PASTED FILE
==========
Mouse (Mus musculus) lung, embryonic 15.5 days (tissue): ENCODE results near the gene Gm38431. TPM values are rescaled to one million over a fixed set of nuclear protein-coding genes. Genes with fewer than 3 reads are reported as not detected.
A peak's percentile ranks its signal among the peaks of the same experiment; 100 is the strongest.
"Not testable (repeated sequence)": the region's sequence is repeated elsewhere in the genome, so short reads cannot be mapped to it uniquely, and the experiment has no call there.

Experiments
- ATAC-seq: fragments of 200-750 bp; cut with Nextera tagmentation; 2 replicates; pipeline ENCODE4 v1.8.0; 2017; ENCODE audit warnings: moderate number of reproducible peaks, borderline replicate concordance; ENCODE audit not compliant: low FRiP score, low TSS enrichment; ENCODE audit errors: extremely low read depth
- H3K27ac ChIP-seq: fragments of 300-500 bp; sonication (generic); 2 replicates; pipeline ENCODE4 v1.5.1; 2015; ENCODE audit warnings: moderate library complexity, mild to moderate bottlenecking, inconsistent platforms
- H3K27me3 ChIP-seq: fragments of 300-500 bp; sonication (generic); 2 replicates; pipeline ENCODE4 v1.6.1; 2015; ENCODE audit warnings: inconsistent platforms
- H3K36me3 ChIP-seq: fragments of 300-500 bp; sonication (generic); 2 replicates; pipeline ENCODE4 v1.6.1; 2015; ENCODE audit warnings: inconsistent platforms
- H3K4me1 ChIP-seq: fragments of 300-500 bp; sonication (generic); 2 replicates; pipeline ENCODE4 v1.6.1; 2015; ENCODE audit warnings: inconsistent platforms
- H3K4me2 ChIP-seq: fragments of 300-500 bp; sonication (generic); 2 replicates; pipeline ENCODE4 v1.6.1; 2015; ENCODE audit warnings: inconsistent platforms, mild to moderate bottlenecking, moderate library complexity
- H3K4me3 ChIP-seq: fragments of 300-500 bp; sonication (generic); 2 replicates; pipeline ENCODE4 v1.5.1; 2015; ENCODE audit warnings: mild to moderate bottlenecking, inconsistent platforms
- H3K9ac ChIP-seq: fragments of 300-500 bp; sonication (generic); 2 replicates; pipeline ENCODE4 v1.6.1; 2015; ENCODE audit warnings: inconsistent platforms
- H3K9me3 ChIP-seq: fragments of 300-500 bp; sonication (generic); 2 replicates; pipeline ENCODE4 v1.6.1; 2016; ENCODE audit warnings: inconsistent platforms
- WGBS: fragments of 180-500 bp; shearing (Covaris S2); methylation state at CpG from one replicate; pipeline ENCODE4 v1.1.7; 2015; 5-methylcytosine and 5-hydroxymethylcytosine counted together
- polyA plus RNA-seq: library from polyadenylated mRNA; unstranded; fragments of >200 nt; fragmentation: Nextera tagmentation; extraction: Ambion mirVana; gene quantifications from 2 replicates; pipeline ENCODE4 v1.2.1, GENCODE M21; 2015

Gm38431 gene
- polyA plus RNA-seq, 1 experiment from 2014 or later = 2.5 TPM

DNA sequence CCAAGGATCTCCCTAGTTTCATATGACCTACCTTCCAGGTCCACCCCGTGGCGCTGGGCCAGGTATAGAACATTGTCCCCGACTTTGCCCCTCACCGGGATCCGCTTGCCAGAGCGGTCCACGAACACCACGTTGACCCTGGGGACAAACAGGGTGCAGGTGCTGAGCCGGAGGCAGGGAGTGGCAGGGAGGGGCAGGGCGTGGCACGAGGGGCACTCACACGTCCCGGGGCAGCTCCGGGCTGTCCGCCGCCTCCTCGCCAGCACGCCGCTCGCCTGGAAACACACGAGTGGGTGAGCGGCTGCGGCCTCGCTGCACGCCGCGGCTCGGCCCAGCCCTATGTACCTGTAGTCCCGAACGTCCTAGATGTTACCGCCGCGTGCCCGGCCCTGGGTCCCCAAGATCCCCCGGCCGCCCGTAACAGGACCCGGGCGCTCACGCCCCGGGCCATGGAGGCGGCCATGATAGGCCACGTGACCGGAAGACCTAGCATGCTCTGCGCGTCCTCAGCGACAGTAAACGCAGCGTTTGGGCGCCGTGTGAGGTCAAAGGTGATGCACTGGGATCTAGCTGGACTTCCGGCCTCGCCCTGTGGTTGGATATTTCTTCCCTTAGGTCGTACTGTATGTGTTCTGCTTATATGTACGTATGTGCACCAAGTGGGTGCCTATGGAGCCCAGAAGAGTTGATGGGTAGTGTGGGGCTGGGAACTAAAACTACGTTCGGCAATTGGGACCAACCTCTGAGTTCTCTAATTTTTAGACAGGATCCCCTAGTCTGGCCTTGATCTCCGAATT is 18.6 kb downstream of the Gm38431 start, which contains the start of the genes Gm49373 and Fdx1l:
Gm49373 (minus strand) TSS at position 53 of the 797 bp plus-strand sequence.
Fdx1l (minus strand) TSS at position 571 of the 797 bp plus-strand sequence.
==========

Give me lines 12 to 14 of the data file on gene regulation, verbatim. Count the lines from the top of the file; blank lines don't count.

- H3K9ac ChIP-seq: fragments of 300-500 bp; sonication (generic); 2 replicates; pipeline ENCODE4 v1.6.1; 2015; ENCODE audit warnings: inconsistent platforms
- H3K9me3 ChIP-seq: fragments of 300-500 bp; sonication (generic); 2 replicates; pipeline ENCODE4 v1.6.1; 2016; ENCODE audit warnings: inconsistent platforms
- WGBS: fragments of 180-500 bp; shearing (Covaris S2); methylation state at CpG from one replicate; pipeline ENCODE4 v1.1.7; 2015; 5-methylcytosine and 5-hydroxymethylcytosine counted together